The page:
BJ: Ah yes, the paradox of thrift. So, were David Price to quote the paradox of thrift by Keynes, we’d also have to remind him that Keynes’s other philosophy was, “In the long run, we’re all dead.” And what we’ve reached in our debt – in our economy – is a point of debt saturation where, effectively, if we try to have the government continue to take on more and more debt beyond our ability to service it, we’re compounding the problem. So, at a very real level, what we need is not more capital in government hands to be mal-invested and given out through crony-capitalism, but we need to get more capital that can be put to work in our local communities. That means freeing up the market to create our own jobs, our own businesses, and not relying on the government as a source of debt finance stimulus, which is simply tying more weights to our ankles and ultimately slowing us down.

JC: But what you’ve just given me is a whole bunch of fiscal policy that assumes completely constant monetary policy. You talk about the federal debt, and you ignore the fact that the Federal Reserve has the ability to reduce the real value of the federal debt by modifying the currency. Can’t we fund projects and modify the value of the currency? Yes, it will reduce the value of savings, and I recognize that that’s disadvantageous to the individual, but we are in a recession. There are disadvantages to the individual. Reducing the value of the currency would increase economic flow if combined with a good fiscal policy.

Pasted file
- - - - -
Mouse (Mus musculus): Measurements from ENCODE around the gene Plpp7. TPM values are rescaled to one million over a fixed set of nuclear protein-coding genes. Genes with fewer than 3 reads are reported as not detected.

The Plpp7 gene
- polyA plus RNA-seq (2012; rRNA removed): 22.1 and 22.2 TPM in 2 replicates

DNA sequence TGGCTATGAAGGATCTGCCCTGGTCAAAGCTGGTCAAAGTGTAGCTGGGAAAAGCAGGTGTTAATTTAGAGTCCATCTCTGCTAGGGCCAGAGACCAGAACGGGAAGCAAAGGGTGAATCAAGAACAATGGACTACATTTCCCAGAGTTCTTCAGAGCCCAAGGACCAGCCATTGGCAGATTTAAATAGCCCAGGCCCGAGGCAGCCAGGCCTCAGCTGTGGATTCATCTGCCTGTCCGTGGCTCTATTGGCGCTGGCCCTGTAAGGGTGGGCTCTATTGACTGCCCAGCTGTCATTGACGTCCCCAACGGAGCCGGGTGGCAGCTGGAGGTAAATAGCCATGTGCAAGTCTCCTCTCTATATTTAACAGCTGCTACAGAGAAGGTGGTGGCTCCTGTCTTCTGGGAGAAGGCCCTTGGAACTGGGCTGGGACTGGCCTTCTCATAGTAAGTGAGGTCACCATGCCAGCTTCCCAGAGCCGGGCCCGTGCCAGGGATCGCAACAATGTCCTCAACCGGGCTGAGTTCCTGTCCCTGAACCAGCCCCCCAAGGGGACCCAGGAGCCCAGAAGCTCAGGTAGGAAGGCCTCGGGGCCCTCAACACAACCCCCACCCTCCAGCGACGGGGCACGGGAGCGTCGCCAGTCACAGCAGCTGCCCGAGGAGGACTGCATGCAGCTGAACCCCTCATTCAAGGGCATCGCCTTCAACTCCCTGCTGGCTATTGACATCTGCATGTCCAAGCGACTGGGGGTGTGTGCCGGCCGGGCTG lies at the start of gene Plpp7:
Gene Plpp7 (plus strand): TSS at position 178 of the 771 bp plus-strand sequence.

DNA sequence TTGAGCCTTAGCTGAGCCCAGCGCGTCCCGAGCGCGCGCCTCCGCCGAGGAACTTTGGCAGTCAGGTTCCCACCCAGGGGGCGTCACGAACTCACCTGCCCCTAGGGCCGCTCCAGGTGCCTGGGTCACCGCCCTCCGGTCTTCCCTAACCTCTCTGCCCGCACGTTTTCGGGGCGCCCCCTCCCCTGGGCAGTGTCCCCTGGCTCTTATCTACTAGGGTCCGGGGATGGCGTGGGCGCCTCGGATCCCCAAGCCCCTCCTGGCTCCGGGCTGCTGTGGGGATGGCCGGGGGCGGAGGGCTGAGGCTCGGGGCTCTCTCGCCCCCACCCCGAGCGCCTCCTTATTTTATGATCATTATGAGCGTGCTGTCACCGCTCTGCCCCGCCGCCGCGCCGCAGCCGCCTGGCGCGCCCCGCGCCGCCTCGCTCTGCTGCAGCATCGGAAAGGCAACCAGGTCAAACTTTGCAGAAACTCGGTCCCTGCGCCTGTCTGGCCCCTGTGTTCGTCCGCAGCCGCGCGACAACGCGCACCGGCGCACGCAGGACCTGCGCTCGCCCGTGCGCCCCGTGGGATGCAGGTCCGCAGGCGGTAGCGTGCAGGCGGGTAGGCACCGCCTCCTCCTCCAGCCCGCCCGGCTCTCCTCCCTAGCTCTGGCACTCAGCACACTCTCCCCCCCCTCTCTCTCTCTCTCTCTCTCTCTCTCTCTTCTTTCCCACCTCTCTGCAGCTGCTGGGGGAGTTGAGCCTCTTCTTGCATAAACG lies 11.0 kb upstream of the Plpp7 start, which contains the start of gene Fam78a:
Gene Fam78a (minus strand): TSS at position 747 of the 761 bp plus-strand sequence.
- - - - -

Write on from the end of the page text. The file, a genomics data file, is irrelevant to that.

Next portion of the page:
BJ: So here’s the problem with our monetary policy is that we’re reaching the mathematically constrained end-game for our faith-based currency. What we’ve got is a system of debt-based fiat money that, as you know, can be expanded at will by the Federal Reserve and given out through crony-capitalism, as we’ve all experienced. That system, however, is mathematically limited because, when you’ve got a system of money where your money itself is based upon debt, and new money coming into circulation comes with a burden of interest to pay it back, you need, over time, an exponentially-increasing amount of new money to service the existing debt.